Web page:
In particular, systems would have to be able to exchange data contained in the Common Clinical Data Set or in the current version of the US core data for interoperability. Both contain the most important information about patients, such as: These include demographics, a list of their medications and medical histories, allergies, vaccinations, and other background information clinicians need to provide quality care. To exchange data with HIEs, hospitals would have the option of using APIs (Application Programming Interfaces), tools that allow information from multiple sources to be gathered and consolidated in one place. In addition, these APIs could be based on the Fast Healthcare Interoperability Resources standard, the most widely used standard in healthcare IT. This would allow providers to access specific information instead of searching through pages with unnecessary or unhelpful records.
Greater focus on IT security in the health sector
The proposed rule would also require hospitals to regularly assess the safety of their EHRs and check whether their design or implementation in healthcare facilities could inadvertently lead to medical errors.
To do this, hospitals would use the Safety Assurance for EHR Resilience (SAFER) guides, a series of nine checklists developed by the Office of the National Health Information Technology Coordinator (ONC), the agency responsible for overseeing health IT. The guides include categories such as system interfaces or configuration, patient identification, and reporting and tracking of test results, each of which can cause errors that put patients at risk. To ensure compliance, hospitals would need to confirm that they have completed the assessments for all nine guides and repeat the process annually.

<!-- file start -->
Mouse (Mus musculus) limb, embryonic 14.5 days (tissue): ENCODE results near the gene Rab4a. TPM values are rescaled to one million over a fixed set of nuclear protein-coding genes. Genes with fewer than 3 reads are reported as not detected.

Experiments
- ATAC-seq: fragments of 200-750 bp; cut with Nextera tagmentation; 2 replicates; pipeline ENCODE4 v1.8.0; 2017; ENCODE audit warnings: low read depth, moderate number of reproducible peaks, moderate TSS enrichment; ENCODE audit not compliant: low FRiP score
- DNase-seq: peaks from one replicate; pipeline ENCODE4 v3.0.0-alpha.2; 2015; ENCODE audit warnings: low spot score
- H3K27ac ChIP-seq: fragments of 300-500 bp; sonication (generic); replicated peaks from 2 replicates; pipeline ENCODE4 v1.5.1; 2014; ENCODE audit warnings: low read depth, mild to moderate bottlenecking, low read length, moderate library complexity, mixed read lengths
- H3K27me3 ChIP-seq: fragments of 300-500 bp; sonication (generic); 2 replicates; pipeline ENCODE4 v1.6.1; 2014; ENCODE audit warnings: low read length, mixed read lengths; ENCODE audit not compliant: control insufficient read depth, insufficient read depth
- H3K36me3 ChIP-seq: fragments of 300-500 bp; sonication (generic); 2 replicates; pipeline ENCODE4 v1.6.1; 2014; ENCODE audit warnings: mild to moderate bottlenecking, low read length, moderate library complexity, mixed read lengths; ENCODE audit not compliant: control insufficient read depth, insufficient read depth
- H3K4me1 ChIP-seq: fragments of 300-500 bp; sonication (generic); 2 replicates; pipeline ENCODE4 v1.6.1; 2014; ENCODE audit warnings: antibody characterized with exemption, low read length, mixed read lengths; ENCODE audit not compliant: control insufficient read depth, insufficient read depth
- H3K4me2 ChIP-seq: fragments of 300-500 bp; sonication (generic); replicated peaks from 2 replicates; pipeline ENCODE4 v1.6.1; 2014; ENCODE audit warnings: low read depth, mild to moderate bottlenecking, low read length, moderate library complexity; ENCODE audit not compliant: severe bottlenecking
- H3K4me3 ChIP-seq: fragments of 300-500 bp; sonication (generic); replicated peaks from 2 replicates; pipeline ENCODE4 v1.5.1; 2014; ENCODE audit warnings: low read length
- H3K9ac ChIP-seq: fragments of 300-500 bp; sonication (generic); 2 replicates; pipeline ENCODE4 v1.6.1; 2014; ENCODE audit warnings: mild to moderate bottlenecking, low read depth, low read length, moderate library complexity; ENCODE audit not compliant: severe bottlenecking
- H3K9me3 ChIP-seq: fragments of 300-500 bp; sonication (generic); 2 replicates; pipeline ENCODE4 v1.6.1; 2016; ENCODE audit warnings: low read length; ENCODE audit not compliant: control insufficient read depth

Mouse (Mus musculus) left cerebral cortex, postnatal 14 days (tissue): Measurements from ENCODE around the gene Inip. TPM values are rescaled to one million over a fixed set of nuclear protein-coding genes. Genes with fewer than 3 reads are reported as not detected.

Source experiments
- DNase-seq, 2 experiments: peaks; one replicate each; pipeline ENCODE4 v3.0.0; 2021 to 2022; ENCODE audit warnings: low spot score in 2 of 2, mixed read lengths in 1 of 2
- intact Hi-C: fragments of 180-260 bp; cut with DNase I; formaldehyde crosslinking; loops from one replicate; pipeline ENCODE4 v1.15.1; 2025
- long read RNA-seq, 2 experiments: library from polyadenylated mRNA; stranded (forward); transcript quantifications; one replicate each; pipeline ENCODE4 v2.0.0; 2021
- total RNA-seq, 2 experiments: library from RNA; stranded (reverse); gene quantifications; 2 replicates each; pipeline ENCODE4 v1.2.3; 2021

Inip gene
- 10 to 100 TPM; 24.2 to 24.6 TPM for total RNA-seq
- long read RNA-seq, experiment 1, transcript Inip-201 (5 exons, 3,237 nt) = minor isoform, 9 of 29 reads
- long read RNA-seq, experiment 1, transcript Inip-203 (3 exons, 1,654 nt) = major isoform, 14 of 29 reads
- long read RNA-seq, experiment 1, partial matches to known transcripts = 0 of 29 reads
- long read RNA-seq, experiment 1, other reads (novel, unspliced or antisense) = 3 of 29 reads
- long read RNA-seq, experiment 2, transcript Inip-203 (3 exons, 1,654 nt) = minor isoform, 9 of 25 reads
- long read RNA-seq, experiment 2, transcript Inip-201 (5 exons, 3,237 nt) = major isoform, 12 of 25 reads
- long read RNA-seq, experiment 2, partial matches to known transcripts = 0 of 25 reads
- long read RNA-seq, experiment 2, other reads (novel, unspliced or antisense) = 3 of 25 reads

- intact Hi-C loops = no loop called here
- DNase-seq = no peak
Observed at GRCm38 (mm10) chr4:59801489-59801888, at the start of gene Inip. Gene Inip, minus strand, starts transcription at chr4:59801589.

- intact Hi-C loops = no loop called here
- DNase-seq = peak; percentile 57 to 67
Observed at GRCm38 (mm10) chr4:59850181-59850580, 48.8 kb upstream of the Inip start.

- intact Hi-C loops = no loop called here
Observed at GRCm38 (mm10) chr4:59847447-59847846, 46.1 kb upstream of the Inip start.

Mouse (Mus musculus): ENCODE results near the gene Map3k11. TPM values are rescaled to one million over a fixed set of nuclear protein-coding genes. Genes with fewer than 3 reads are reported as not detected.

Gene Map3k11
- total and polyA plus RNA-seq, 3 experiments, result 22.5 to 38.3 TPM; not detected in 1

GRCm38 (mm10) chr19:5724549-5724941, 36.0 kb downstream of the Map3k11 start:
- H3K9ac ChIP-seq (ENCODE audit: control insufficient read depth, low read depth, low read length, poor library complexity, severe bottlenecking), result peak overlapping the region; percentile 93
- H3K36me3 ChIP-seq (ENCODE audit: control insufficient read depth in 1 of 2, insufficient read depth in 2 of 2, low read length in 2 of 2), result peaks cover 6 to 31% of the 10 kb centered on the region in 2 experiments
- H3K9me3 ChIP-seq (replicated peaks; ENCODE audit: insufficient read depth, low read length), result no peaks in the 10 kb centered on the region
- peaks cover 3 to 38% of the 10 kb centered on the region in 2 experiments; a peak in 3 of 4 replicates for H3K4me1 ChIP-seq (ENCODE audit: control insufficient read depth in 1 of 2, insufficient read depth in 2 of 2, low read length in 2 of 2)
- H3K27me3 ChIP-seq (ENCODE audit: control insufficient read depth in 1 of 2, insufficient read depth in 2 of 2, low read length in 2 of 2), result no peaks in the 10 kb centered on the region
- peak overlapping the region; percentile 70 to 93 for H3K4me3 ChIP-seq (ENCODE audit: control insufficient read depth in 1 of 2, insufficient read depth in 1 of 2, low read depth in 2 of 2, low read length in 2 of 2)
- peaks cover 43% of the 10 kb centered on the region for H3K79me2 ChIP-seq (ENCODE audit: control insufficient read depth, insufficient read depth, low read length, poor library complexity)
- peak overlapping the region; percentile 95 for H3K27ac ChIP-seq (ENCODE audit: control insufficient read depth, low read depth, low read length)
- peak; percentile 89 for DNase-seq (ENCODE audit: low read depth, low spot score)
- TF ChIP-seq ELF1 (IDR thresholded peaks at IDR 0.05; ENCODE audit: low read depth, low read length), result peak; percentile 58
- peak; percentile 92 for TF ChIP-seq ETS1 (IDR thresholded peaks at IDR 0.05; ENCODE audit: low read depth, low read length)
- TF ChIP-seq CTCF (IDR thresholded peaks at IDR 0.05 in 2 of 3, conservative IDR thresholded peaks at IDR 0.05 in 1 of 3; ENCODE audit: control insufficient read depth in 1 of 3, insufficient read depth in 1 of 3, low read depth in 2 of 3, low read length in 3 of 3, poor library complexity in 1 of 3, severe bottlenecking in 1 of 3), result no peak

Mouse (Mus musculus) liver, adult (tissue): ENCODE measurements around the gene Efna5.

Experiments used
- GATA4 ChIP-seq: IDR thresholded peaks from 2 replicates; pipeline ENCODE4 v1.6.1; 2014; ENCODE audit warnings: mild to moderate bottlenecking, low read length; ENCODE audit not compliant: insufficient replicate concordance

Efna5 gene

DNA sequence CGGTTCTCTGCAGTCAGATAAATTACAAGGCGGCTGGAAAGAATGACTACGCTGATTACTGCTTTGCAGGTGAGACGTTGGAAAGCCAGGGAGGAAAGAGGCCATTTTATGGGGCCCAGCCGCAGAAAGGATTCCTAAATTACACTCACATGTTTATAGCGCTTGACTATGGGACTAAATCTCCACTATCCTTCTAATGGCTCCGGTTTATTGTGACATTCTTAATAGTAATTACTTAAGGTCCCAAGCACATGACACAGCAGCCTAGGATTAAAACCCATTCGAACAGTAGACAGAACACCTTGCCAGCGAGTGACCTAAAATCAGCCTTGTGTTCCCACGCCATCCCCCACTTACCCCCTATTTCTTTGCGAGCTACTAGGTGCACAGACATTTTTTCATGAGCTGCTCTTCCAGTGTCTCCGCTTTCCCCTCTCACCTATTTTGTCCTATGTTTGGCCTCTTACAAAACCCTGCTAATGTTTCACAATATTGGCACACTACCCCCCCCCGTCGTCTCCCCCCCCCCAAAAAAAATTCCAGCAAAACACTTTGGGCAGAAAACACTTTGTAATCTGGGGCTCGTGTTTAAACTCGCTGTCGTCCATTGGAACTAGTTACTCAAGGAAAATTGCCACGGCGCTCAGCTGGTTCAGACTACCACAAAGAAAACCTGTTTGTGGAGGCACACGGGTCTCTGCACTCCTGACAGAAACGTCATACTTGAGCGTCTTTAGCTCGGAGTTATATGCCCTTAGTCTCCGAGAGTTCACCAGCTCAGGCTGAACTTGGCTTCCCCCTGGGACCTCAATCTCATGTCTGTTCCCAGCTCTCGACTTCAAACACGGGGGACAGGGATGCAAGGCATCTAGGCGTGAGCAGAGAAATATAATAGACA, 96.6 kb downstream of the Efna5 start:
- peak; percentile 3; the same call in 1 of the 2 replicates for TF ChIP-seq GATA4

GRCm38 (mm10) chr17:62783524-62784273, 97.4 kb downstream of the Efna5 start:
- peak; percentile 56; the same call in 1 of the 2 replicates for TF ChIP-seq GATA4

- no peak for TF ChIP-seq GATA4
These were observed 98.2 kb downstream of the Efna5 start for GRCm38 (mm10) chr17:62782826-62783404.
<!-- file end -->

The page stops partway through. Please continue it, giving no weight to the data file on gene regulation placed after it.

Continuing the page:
Increased use of APIs to exchange information
The draft regulation also includes a request for feedback on how to encourage greater use of APIs in healthcare. These interfaces are often used in other parts of the economy, e.g. B. to help people book flights or hotel stays on the Internet. However, their use in healthcare has been limited. APIs could be used to automate data reporting for EHRs. For example, CMS asks hospitals to report certain quality measures annually, e.g. B. the frequency of hospital-acquired infections to gather information about health care outcomes. Using APIs to perform this reporting could reduce the burden on hospitals.
ONC develops rules to regulate the types of data that APIs must be able to access and share with EHRs. Similarly, CMS is collecting feedback to expand the use of APIs for data exchange and to find out how these tools can streamline quality reporting programs and reduce the burden on hospitals and providers of automated data exchange.
Beyond these suggestions, additional rules may be needed to encourage vendors to make this and related goals a priority. However, the CMS proposal marks a step towards more secure and more effective IT health systems. Implementing these rules would help better care for patients and support communities affected by health crises.
Molly Murray leads the Pew Charitable Trusts’ health information technology project.